Mr. GARCIA. Mr. Speaker, this afternoon a group of 20 freshman Members of Congress will gather to announce that we are putting aside our partisan differences to do the right thing for the American people. For Democrats, this means that 10 of us are willing to compromise on spending so long as we keep our promise to seniors that they can retire with dignity and have access to affordable, quality health care. My Republican colleagues have said that they are willing to compromise on revenues so long as Democrats meet them halfway.
Like most Americans, to those of us who are new to Washington, ``compromise'' isn't a dirty word. It's what regular, ordinary people do in their daily lives. The American people get it. If you have a problem that arises in your office, you and your coworkers may disagree on how to address it, but your company does not wait until it gets to the last minute to solve it. You simply meet with your colleagues, put differences aside, and find solutions. Not everyone will get what they want, but we move forward. And this is precisely what the American people have sent us to Washington to do. They have sent us here to solve problems on their behalf and not argue all the time.
Mr. Speaker, the challenges before us are serious, and they deserve serious proposals. While our economy is growing, we still have many families that are looking for work or waiting for our economy to grow more quickly. Many parents are working two and three jobs and yet cannot find a way to save money for retirement or send their kids to school. I see this all the time in my community in places like Kendall, Westchester, and Islamorada.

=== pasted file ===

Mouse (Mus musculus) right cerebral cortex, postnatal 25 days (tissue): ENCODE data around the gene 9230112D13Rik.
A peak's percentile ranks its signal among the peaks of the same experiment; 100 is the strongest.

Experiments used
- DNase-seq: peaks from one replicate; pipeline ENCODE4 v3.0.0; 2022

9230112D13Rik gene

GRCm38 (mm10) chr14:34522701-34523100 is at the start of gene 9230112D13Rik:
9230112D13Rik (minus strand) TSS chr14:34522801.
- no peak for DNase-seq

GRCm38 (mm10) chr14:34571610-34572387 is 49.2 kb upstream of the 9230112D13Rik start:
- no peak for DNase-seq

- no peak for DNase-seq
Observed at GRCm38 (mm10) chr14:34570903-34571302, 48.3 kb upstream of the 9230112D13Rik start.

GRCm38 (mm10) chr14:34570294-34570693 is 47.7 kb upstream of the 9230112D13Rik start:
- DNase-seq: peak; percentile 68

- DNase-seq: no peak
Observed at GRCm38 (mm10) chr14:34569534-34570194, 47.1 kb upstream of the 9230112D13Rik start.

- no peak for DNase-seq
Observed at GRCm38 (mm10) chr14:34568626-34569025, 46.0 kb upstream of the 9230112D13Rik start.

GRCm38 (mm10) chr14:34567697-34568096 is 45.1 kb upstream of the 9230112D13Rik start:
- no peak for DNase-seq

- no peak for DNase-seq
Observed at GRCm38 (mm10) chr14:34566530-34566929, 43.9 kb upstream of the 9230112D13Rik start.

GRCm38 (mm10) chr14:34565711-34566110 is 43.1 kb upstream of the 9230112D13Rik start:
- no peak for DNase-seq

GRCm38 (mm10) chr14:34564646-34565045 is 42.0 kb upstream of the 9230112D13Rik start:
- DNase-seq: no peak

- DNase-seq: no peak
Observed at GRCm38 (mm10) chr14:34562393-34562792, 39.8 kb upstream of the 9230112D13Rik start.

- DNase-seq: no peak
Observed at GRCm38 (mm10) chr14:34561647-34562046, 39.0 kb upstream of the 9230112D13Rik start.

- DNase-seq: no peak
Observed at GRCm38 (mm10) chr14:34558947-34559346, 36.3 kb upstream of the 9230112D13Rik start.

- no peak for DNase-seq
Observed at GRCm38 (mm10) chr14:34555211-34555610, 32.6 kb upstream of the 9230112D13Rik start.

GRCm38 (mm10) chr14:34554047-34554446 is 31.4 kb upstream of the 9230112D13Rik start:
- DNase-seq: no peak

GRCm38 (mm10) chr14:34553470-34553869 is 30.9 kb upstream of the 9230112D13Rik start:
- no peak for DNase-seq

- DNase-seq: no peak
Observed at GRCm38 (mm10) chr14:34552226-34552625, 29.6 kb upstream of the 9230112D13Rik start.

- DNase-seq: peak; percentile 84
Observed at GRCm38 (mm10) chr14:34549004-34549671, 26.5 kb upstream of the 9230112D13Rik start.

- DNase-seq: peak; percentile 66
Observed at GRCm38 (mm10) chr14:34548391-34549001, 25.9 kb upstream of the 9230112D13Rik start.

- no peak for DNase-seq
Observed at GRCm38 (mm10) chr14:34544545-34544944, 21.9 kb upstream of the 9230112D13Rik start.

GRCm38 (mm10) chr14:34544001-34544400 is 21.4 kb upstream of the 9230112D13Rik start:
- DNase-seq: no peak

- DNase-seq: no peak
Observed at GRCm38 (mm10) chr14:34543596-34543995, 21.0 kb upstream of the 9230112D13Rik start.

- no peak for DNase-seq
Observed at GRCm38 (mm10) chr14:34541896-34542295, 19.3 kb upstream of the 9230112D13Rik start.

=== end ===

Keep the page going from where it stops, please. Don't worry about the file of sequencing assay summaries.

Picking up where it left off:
This status quo is unacceptable to me, just as I know it is unacceptable to my Republican colleagues. Yet it seems that when we gather in this Chamber, rather than finding commonsense solutions to our problems, we engage in ideological debates that are designed for political posturing that lead us to nowhere.
At a minimum, if we can't agree on every issue, we should be working hard to solve problems. The American people may not know this, but the fact is that of the 31 days that we met here last month, Members of Congress only gathered six times. And in those 6 days, the only bill of any real significance was the Hurricane Sandy relief--a bill that should have been approved last year. Maybe this is the way Washington works; but in the rest of America, if you show up to your job less than 20 percent of the time--that's about 1 day a week--you probably won't have a job for too long. And yet some of my colleagues find this acceptable. Well, I don't. And I know the American people won't find this acceptable either.
So I respectfully invite each of my colleagues, Republican and Democrats alike, and even those of you who have been in Washington for a while, to join us for this moment of bipartisanship and work together on behalf of our fellow citizens. Let's remember that it is a privilege to serve the American people. It's time to get to work.